We are all aware of the tragic developments last month at Rutgers University, where freshman Tyler Clementi took his own life after his roommate secretly recorded and internet broadcast a video of him with another man. The outrage generated in response to this act of bullying is generating legislative action—and thousands of messages of support.
On the legislative front, New Jersey Democratic senator Frank Lautenberg announced Wednesday that he would be introducing a bill requiring federally funded colleges and universities to adopt anti-harassment policies—where harassment would include cyberbullying. The planned bill would also require that schools have policies for fielding harassment complaints. Lastly, it would involve a grant program for colleges and universities to build anti-harassment programs.
Lautenberg talked about the legislation at an event on the Rutgers campus, explaining that he planned to introduce the bill in November, after the mid-term election and when congress returns to session. “Right now there is no federal law to require colleges to protect students from harassment and bullying," Lautenberg said, "and what I want to do is change that, and the bill I’m introducing will require that colleges and universities who are recipients of federal funds must adopt a code of conduct that prohibits harassment and bullying.”
In related news, last week we invited our members to submit a video to Dan Savage's It Gets Better project, a YouTube channel devoted to videos posted by adult LGBTs to those suffering in school, offering them hope for the future. The channel has been so successful that it filled up within a week. “We reserved the video channel on September 15. We didn’t post the video until September 21, but my column about it didn’t come out until the 22nd, but in just in a week, we have gotten probably 1,000 videos,” Savage said in an interview with McClatchey news service. “The limit you can post on YouTube is 650, and we’ve hit that. We didn’t post every one we got, and there are more coming in—every day, every minute.” An update on the YouTube site says that more space has been made available—but at the rate videos are coming in, it doesn't seem likely to last long.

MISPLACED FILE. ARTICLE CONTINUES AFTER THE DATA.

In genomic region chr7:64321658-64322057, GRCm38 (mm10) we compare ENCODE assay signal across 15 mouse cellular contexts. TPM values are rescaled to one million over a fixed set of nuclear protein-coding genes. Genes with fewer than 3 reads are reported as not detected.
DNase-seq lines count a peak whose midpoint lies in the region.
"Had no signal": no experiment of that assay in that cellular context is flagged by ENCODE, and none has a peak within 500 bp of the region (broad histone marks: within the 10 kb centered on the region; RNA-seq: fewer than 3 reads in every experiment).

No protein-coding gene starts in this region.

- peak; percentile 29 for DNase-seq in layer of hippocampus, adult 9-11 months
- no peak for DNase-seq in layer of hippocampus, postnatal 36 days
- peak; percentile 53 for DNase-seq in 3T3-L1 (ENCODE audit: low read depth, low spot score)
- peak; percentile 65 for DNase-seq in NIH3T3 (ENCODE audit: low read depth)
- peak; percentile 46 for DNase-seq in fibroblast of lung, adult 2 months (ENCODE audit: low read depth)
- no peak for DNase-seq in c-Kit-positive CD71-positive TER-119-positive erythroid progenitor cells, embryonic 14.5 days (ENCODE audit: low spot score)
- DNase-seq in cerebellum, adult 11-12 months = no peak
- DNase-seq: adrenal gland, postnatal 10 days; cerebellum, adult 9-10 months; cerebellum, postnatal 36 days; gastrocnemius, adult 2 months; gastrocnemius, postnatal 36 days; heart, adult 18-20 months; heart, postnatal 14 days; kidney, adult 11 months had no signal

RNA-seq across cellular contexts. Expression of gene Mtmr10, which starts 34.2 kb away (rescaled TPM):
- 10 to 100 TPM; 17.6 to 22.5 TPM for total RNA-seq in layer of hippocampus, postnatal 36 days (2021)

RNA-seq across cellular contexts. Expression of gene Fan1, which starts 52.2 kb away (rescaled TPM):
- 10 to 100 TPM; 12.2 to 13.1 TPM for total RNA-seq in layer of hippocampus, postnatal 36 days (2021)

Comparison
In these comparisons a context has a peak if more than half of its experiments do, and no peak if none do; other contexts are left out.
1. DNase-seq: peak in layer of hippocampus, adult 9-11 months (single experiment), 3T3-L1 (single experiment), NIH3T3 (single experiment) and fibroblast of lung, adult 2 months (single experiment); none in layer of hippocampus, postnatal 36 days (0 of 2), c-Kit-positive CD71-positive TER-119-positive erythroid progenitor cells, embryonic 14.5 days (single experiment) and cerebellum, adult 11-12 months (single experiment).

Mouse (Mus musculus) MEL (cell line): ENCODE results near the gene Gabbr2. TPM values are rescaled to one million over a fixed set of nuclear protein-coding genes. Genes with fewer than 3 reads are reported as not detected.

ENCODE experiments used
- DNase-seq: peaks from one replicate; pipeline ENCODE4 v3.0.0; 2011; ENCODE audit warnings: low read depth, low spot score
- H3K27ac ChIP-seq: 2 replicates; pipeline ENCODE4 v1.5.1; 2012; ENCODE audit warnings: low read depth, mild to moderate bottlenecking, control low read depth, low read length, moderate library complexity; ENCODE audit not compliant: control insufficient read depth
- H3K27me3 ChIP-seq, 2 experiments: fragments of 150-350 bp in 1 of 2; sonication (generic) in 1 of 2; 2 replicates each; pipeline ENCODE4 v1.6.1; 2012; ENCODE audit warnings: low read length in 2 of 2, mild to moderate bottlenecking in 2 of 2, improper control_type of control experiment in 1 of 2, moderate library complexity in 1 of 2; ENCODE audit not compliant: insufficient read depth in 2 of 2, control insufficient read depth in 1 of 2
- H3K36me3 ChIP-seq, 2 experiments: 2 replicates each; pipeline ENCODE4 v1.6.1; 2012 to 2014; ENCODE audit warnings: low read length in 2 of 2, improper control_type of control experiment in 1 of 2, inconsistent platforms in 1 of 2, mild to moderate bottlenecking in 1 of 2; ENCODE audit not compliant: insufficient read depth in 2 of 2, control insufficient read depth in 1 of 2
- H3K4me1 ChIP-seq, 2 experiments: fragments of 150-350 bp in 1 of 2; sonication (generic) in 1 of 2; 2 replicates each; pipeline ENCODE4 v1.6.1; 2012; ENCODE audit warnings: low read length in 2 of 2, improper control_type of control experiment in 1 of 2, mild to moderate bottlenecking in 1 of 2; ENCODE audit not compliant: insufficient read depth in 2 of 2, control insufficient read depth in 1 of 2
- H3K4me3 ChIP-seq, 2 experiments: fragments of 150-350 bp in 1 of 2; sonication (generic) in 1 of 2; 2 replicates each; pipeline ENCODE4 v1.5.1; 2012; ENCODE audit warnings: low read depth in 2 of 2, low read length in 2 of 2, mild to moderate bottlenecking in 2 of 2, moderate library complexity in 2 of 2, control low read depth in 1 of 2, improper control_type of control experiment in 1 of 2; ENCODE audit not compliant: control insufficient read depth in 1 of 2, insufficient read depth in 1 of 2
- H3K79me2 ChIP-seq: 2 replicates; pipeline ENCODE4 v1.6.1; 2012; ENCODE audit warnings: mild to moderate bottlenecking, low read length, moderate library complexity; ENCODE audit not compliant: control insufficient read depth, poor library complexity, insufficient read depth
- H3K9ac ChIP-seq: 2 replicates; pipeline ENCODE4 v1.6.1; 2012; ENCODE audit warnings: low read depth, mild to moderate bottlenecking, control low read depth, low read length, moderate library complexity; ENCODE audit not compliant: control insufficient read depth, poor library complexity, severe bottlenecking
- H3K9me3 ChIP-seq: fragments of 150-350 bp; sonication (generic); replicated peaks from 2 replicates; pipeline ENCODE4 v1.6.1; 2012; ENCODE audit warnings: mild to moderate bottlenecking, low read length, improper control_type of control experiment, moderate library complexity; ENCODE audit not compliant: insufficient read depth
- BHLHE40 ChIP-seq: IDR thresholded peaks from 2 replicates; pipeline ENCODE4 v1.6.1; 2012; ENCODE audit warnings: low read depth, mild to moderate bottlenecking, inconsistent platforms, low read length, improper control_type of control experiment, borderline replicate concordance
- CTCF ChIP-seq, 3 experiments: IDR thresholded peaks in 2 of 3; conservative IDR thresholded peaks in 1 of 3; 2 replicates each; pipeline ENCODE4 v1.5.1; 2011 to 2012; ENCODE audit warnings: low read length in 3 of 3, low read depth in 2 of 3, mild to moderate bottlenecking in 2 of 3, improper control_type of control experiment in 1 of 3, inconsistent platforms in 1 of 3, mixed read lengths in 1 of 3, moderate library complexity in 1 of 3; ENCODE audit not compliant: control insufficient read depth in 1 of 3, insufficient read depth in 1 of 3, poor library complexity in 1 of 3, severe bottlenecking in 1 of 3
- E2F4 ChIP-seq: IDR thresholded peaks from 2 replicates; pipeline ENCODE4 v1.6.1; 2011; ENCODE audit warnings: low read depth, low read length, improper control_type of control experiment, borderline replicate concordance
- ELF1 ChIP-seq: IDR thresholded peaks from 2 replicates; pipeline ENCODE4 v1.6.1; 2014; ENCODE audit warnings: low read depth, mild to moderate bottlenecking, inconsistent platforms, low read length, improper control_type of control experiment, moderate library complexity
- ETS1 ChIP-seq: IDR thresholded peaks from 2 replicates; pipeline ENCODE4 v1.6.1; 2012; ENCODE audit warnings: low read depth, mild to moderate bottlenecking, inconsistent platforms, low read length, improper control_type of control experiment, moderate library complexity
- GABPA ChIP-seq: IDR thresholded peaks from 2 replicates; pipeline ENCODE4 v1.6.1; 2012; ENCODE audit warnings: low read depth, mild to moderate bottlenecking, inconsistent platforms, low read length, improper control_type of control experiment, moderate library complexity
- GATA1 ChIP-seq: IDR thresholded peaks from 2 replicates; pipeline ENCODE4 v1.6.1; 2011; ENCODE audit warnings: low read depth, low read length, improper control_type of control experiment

"I've gotten some criticisms that these videos don't solve the problems for a bullied gay kid," Savage told the San Francisco Chronicle. "And you know what? They don't. But we can't get all that stuff done by tomorrow. We can get these videos up today." And the results are immediate. As he told McClatchey, "I was afraid it would be about adults talking to other adults, and we wouldn't be reaching the kids we need to reach, but I'm hearing from teenagers and from the parents of teenagers, who are sitting their kids down in front of the videos." And, "People are talking to kids who are in the exact situation they were in and giving them hope—and not just hope, but also practical advice."
The scale of the response means that if you are making your own video now, you may have a bit of a wait to see it online. That's no reason not to do it, though! (Instructions here.) Even if your video doesn't appear on the YouTube channel, Savage has plans to put together a website to house the videos permanently, and to make them searchable. And in the meantime, you can look through the videos on the YouTube channel—among which are celebrity submissions by Sarah Silverman, Kathy Griffin, Joel Madden and, in a particularly moving piece, Tim Gunn of Project Runway, who talks about his own suicide attempt as a young man. Describing the video, Dan Savage said, "It's heartbreaking and inspiring that he was willing to open up about how he really reached the breaking point, and how he is happy that his suicide attempt wasn't successful. He was articulate, compassionate, revealing, and it's one of the best videos on the site."
Check it out:
The video campaign has also helped to bring attention to the Trevor Project, a hotline for at-risk LGBT youth, which uploaded a celebrity-filled message: